TL;DR: I believe the experiment is highly unethical and extremely damaging. However, you may want to see whether your institution's ethics committee can identify conditions under which such a social experiment might be feasible.

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    First of all, thank you for your answer. The idea is not to see "how many drink from it", it is something that goes further but I'm checking how to do it without damaging Arxiv or the community. In fact, Arxiv was thought to be the tool, no the end result. I will consider how to do this in a different way, if it is going to affect the community so much. Thank you again – AnonimousPhD Apr 11 at 10:48
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    @AnonimousPhD Ok, I understand. Perhaps better tests can be done in communities where there is an active evaluation model, such as slashdot, reddit, etc. – Captain Emacs Apr 11 at 11:02
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    Sokal nothing. An auto-generated content-free paper got into a peer-reviewed journal and only got pulled because their attempt to get funding to present the associated talk hit the news. – Joshua Apr 12 at 16:35
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Any research with human subjects must go through an IRB approval process. I'd expect in this case that the people moderating the arxiv and reading the arxiv would be considered human subjects. Typically a key part of ethical research on human subjects is obtaining informed consent, which is not done in your proposed experiment. I expect it would be difficult to IRB approval for this experiment, but maybe with the right design it is possible. More importantly though, it's unethical and a serious violation of university rules (and rules of most funding agencies) to go ahead with an experiment on human subjects without prior IRB approval.

So ask your IRB, their answer is much more important than the opinion of a bunch of random people on the internet.

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    IRB can waive informed consent if necessary to achieve the goals of the work and participants are sufficiently protected in other ways. (I don't think this proposed work meets that bar.) – Reid Apr 12 at 16:14
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Without more information on your goals this is highly suspect. As has been mentioned many times above, the Sokal affair and other similar efforts were designed specifically to show that it is possible to create scientific sounding papers that are accepted, either by legitimate experts in their field (Sokal) or by predatory journals who are in it for the cash. I'm pretty sure a huge number of researchers have, for fun, submitted a BS article to a predatory journal just to see how far they could take it. I know I have, but I've never bothered to pay the fee to get it actually published because, as has been pointed out above, it's been done.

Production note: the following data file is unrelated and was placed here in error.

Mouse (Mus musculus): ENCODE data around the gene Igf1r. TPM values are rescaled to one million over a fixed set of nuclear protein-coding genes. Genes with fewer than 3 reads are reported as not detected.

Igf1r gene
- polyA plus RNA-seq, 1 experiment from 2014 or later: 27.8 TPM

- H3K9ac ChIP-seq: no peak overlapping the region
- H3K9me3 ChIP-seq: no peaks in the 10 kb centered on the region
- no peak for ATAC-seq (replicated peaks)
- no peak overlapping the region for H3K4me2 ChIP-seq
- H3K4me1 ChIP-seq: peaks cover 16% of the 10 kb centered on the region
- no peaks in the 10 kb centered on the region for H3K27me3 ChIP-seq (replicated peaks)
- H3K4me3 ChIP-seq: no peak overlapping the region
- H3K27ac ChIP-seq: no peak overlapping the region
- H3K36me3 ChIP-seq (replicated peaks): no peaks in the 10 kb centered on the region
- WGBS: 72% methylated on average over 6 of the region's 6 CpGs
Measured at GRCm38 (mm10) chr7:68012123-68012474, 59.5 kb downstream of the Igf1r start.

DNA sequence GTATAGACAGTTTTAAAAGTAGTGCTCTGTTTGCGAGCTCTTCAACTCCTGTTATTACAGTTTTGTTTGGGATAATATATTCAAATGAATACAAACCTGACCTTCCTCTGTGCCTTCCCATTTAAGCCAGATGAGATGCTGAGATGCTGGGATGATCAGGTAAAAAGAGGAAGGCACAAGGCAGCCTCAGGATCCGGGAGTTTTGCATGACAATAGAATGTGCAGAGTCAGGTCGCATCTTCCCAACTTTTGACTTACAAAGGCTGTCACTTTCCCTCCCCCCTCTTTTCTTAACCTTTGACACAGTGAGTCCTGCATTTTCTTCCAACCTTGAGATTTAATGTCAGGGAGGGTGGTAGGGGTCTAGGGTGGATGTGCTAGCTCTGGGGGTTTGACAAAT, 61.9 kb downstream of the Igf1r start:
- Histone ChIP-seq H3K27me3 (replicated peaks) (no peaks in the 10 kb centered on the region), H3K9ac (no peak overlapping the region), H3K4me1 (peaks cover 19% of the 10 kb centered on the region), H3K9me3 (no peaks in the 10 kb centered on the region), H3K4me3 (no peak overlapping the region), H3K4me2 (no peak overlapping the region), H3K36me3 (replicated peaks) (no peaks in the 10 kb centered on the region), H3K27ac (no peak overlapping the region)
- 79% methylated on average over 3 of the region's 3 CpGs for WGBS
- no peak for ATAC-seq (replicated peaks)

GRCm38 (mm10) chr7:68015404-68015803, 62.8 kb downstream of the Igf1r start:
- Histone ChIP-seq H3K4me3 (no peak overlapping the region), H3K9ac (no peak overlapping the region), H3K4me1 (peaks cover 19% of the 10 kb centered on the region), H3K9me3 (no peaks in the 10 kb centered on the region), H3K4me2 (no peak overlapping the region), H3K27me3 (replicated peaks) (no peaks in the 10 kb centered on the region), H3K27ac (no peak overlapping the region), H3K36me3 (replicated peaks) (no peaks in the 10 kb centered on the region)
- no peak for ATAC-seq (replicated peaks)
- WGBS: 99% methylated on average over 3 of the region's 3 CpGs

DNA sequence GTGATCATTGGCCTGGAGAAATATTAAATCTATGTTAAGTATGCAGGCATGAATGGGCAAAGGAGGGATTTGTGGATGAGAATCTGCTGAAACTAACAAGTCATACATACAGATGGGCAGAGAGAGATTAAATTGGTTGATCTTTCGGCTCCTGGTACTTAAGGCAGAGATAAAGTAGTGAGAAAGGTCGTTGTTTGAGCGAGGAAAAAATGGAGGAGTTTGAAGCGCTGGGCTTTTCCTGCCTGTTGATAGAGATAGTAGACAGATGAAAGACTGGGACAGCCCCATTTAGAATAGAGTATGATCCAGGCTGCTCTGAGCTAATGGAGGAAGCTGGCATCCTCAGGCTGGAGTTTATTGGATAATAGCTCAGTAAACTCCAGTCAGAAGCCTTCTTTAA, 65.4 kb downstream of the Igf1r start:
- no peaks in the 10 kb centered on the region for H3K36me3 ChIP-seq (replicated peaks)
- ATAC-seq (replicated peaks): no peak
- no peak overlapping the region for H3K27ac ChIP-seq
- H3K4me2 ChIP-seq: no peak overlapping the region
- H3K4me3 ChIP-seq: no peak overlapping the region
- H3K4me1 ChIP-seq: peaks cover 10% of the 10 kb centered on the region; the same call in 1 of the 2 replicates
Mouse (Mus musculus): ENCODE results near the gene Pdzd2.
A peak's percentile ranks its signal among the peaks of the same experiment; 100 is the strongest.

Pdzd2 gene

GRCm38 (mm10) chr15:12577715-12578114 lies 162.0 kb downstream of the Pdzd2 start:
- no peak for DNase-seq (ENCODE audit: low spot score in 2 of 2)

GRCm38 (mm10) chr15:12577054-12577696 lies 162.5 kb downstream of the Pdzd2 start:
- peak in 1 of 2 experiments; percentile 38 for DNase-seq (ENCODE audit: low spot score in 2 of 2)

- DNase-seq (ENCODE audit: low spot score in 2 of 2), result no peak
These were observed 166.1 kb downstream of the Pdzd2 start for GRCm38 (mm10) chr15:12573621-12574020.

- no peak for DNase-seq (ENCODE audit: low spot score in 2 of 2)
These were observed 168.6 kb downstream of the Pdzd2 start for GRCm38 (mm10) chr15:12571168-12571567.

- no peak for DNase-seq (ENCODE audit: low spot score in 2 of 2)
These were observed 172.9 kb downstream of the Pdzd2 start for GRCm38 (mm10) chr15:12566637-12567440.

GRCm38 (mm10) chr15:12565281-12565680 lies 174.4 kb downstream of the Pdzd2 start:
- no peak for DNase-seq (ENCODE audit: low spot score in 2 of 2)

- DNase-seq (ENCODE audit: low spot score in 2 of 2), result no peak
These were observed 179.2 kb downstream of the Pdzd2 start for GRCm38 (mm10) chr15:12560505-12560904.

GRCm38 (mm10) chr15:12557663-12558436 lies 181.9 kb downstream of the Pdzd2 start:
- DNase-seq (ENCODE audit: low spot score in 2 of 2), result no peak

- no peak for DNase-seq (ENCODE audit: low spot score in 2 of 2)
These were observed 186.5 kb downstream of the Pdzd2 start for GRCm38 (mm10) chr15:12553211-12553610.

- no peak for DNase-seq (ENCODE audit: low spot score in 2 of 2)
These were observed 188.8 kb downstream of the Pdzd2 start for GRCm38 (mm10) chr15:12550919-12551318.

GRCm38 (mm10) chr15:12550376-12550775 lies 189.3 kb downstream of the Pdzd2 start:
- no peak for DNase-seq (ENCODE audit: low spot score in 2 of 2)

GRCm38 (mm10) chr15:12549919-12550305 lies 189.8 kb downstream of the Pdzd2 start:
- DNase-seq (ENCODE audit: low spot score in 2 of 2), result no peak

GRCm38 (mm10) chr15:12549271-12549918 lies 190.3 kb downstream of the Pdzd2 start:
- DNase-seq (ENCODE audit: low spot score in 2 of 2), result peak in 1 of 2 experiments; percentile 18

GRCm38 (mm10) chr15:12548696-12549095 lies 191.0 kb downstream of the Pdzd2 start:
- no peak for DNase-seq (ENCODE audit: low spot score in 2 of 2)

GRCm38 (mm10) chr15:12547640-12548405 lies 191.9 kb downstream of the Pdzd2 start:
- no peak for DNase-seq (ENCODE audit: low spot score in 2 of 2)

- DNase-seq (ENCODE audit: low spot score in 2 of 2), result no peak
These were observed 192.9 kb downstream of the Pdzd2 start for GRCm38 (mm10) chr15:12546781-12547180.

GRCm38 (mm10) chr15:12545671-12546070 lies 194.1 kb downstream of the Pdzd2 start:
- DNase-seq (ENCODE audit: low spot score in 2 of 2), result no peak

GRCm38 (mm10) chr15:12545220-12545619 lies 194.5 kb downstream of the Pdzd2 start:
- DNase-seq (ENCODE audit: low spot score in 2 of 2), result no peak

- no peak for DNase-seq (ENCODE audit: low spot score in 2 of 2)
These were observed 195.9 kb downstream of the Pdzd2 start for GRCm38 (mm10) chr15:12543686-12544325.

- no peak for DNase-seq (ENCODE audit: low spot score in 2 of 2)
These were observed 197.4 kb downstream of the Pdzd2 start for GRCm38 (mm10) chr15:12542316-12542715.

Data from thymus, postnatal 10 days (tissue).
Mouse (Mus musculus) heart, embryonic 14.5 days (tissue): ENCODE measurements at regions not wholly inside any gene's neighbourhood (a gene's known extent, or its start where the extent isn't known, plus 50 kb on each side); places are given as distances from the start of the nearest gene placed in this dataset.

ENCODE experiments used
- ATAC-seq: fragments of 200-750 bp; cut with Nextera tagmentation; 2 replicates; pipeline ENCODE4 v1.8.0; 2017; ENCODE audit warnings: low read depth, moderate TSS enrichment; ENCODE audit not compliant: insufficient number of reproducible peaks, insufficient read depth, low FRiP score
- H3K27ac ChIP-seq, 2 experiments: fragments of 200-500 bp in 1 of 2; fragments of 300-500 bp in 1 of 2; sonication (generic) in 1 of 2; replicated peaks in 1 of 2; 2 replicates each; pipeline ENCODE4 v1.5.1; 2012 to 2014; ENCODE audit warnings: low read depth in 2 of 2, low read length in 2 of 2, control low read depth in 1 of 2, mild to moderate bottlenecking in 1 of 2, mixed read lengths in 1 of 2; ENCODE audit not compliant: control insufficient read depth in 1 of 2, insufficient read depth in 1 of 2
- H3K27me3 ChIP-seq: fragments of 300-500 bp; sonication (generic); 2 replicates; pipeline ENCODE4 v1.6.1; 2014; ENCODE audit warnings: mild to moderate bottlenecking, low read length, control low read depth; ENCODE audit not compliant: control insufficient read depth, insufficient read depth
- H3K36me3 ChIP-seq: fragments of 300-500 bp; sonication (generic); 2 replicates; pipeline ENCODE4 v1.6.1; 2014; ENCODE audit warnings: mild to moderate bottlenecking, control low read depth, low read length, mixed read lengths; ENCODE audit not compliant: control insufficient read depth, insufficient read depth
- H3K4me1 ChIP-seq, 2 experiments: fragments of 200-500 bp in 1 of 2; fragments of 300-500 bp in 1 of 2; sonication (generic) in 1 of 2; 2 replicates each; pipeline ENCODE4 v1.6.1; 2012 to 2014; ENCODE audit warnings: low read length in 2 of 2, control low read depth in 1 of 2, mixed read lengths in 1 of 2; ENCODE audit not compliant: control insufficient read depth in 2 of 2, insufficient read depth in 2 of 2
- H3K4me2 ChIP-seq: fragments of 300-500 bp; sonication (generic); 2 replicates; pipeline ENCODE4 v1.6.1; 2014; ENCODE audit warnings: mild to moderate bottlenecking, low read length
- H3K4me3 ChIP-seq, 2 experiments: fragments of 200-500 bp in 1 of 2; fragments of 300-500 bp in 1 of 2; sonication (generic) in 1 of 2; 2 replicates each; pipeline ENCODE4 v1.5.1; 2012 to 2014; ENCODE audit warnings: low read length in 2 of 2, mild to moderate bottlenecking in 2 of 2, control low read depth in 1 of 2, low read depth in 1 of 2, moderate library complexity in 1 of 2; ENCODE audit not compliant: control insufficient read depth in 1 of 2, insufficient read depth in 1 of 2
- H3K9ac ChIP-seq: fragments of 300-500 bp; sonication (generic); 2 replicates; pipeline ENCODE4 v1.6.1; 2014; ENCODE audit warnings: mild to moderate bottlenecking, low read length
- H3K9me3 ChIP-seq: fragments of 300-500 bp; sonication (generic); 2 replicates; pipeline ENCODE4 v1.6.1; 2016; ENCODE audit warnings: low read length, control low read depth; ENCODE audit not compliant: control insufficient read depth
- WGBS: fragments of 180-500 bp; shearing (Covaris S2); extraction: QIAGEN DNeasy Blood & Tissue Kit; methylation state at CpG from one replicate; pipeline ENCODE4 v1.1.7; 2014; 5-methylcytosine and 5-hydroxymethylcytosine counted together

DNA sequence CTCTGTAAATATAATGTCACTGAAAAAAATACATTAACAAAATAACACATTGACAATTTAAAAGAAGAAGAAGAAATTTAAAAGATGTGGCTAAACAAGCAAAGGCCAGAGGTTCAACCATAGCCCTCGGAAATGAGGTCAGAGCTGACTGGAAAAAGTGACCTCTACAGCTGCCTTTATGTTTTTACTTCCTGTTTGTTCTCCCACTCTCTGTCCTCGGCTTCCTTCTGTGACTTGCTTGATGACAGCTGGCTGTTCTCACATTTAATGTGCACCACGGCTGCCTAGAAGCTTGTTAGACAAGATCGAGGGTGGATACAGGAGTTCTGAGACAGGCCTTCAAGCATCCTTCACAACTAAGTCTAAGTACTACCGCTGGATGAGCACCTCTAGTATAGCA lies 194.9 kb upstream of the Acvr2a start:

So, to arXiv. arXiv is designed specifically for rapid dissemination of results with the explicit understanding that the papers are not peer reviewed. It's up to the readers to make judgments about the validity and contribution of the papers. From that perspective, you're probably going to end up getting one of three types of responses, depending on the person reading it:

  1. An expert (or even someone mildly knowledgeable) will see it for what it is and probably ignore it.
  2. A student who is not an expert but is trying to be will try very hard to read the paper and think they can't understand it because it's too advanced. Most likely this student will give up, or embarrass themselves by asking their advisors or someone else for help. That would be mean on your part but, it's the Internet and not really unexpected.
  3. Someone from an unrelated field will come upon it, shrug at how different the other field is (thinking they don't understand because it's not their field), and move on.

The real problem I see is the damage done to arXiv, along the lines of "they'll publish anything". However, I'm not convinced that's a bad thing. There are many news articles that reference papers in arXiv as though they are peer reviewed. Researchers using the service get it, but journalists and the general public may not. The big question is whether or not polluting arXiv like this would lead to researchers not using it as much anymore. If you are reasonably sure that won't happen, then your harm is minimized (except for the poor student in point 2 above). On the other hand, if this leads to researchers having a suspicion that arXiv is not useful and they stop disseminating their research on it, that would be a terrible blow.

I think your next step is to perform a comprehensive study of researchers and their opinions on the service, what they think they would do in this situation, and then base your idea on how to proceed off of that.